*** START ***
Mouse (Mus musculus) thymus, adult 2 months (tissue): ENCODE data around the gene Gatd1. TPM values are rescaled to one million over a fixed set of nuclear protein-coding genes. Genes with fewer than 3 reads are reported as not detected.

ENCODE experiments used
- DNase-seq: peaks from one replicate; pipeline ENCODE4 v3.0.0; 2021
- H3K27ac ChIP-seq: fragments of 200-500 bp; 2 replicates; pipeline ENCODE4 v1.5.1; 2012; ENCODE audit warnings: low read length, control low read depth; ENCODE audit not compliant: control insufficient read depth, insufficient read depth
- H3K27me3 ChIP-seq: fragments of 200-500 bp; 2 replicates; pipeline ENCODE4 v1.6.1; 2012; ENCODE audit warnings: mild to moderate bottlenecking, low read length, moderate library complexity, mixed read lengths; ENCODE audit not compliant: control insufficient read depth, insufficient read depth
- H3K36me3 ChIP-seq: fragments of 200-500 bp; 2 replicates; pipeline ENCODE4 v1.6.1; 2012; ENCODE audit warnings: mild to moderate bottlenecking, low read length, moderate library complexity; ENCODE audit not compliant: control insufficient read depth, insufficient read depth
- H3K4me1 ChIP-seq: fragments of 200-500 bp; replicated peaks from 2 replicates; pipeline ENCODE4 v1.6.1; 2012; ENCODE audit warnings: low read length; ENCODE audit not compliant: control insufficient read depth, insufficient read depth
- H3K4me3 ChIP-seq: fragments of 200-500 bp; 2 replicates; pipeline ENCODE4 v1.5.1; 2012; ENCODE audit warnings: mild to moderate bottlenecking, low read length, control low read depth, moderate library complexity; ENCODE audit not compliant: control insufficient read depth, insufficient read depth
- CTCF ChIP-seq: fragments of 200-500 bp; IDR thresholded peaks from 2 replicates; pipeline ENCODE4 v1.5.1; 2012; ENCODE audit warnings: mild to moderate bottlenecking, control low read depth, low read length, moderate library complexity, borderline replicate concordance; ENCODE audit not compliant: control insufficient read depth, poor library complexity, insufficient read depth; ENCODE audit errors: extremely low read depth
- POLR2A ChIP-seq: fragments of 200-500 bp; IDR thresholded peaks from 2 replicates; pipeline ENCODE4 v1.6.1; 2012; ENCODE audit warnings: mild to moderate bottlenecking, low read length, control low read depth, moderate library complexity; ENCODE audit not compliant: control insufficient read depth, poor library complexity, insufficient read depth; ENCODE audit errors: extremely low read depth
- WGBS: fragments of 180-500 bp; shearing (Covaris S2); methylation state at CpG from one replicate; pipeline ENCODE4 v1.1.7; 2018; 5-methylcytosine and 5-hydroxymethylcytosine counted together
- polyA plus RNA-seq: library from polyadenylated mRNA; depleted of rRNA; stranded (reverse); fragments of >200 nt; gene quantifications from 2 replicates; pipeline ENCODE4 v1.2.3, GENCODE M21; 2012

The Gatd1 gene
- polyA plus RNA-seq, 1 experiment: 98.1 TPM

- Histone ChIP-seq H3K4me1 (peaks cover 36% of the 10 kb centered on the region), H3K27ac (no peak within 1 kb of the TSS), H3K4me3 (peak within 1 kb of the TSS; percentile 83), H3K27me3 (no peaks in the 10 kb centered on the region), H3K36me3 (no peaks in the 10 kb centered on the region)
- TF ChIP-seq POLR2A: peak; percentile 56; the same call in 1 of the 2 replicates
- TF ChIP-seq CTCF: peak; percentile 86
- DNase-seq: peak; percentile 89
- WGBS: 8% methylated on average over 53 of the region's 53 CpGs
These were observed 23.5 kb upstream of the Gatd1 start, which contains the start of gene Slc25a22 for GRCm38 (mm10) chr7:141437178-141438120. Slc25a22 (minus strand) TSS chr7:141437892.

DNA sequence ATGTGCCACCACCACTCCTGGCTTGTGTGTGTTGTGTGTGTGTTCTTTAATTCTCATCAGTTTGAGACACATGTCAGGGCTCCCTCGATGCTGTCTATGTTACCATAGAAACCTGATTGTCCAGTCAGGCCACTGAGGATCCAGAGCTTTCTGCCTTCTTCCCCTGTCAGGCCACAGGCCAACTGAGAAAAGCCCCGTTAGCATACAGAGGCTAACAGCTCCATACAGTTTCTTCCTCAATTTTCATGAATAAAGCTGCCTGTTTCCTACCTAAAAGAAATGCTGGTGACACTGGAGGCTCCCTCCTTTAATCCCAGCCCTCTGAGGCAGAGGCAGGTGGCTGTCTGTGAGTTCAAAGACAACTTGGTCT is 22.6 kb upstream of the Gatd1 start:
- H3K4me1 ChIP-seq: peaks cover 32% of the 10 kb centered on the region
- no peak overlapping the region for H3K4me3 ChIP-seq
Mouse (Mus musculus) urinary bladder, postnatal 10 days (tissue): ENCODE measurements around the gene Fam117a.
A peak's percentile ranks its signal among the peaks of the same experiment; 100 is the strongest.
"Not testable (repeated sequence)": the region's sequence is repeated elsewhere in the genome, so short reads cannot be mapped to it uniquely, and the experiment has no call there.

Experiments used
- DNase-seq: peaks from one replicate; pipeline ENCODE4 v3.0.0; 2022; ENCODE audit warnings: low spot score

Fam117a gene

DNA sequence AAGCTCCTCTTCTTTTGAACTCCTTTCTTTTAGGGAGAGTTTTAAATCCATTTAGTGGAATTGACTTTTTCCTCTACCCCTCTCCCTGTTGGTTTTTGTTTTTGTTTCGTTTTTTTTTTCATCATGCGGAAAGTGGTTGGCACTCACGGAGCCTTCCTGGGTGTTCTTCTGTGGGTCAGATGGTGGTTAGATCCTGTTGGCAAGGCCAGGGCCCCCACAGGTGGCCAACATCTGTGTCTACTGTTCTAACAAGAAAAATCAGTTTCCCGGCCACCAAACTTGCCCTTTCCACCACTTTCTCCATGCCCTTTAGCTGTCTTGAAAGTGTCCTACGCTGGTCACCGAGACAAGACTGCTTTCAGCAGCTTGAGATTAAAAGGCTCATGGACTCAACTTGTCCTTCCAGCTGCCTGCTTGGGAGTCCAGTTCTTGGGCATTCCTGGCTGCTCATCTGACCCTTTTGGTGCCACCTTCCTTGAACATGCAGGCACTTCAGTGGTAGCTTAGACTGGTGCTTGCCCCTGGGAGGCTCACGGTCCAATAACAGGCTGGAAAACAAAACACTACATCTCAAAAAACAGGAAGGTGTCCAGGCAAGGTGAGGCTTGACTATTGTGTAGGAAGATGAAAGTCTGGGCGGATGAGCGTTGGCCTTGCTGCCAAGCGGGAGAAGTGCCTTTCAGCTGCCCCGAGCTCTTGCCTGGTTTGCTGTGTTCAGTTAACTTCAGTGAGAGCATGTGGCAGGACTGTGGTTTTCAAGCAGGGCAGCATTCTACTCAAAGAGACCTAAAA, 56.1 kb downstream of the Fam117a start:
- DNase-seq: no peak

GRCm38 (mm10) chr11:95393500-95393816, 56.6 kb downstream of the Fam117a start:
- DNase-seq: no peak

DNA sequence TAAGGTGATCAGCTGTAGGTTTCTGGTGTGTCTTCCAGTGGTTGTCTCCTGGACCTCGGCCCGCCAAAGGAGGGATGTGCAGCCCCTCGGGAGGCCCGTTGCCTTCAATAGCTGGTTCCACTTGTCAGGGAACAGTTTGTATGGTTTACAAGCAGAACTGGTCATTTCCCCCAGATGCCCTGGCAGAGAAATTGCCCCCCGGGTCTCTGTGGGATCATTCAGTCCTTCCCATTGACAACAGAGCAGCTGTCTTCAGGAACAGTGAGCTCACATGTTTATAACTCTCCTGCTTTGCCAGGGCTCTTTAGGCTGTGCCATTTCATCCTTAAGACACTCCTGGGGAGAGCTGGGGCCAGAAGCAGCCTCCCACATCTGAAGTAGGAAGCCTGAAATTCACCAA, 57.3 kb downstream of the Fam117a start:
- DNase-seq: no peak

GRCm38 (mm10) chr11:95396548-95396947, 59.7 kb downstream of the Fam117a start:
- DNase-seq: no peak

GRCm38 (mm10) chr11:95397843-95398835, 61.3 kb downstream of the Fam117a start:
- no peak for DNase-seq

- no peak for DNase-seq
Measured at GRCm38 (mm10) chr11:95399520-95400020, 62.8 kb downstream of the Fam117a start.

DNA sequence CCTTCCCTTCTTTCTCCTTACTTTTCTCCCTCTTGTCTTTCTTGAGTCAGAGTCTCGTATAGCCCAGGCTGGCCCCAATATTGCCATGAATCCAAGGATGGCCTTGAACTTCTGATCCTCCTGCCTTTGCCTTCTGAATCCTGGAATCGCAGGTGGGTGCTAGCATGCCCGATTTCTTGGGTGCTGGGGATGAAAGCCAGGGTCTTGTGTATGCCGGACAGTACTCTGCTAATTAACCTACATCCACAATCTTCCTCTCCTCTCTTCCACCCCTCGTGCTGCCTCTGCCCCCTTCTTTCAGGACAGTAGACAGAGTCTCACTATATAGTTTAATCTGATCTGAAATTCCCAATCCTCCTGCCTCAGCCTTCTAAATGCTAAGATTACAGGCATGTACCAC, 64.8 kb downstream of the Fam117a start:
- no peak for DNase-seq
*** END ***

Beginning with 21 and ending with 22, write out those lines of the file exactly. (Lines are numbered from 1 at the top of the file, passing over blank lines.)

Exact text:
DNA sequence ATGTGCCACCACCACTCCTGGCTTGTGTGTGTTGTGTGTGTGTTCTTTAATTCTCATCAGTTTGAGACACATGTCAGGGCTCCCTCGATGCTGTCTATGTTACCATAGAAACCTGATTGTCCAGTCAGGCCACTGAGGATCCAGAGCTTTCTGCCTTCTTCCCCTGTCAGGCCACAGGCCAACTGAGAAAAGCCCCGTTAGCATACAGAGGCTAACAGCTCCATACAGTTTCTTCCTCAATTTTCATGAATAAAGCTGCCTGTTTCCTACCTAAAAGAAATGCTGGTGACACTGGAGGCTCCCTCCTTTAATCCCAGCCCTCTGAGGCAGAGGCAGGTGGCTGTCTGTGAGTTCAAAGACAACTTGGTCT is 22.6 kb upstream of the Gatd1 start:
- H3K4me1 ChIP-seq: peaks cover 32% of the 10 kb centered on the region